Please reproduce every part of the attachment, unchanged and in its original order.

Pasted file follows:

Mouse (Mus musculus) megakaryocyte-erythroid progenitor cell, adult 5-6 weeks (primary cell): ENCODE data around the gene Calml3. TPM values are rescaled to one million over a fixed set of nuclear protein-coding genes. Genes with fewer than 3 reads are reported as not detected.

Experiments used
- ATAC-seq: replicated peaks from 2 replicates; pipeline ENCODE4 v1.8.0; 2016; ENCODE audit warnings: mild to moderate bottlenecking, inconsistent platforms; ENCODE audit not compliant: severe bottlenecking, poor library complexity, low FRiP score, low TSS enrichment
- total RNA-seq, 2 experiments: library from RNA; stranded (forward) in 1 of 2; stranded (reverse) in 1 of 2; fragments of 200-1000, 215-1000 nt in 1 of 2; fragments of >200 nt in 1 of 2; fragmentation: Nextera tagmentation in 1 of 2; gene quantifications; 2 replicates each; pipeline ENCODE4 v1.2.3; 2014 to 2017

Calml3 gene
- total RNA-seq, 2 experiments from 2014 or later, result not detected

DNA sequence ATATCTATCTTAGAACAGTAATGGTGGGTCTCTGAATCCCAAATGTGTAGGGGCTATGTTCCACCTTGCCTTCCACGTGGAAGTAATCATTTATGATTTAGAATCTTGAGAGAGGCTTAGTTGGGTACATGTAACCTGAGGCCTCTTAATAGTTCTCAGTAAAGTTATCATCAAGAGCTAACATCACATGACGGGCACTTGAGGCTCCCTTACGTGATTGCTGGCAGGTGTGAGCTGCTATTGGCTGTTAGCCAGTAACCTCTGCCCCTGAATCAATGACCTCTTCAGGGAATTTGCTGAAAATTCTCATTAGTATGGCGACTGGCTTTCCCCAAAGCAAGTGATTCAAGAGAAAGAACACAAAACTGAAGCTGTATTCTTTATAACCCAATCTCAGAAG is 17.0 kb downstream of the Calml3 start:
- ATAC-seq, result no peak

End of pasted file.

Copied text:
Mouse (Mus musculus) megakaryocyte-erythroid progenitor cell, adult 5-6 weeks (primary cell): ENCODE data around the gene Calml3. TPM values are rescaled to one million over a fixed set of nuclear protein-coding genes. Genes with fewer than 3 reads are reported as not detected.

Experiments used
- ATAC-seq: replicated peaks from 2 replicates; pipeline ENCODE4 v1.8.0; 2016; ENCODE audit warnings: mild to moderate bottlenecking, inconsistent platforms; ENCODE audit not compliant: severe bottlenecking, poor library complexity, low FRiP score, low TSS enrichment
- total RNA-seq, 2 experiments: library from RNA; stranded (forward) in 1 of 2; stranded (reverse) in 1 of 2; fragments of 200-1000, 215-1000 nt in 1 of 2; fragments of >200 nt in 1 of 2; fragmentation: Nextera tagmentation in 1 of 2; gene quantifications; 2 replicates each; pipeline ENCODE4 v1.2.3; 2014 to 2017

Calml3 gene
- total RNA-seq, 2 experiments from 2014 or later, result not detected

DNA sequence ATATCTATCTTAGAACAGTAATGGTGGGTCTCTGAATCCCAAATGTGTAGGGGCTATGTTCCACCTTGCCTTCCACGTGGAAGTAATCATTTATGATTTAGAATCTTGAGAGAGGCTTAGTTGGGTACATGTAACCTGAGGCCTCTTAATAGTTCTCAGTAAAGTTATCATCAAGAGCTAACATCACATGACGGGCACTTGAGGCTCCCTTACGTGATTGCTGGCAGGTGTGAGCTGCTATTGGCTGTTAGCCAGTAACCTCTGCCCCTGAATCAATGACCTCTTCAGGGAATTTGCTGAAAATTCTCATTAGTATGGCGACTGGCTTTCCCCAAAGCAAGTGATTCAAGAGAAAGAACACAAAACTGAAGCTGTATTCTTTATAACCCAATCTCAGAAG is 17.0 kb downstream of the Calml3 start:
- ATAC-seq, result no peak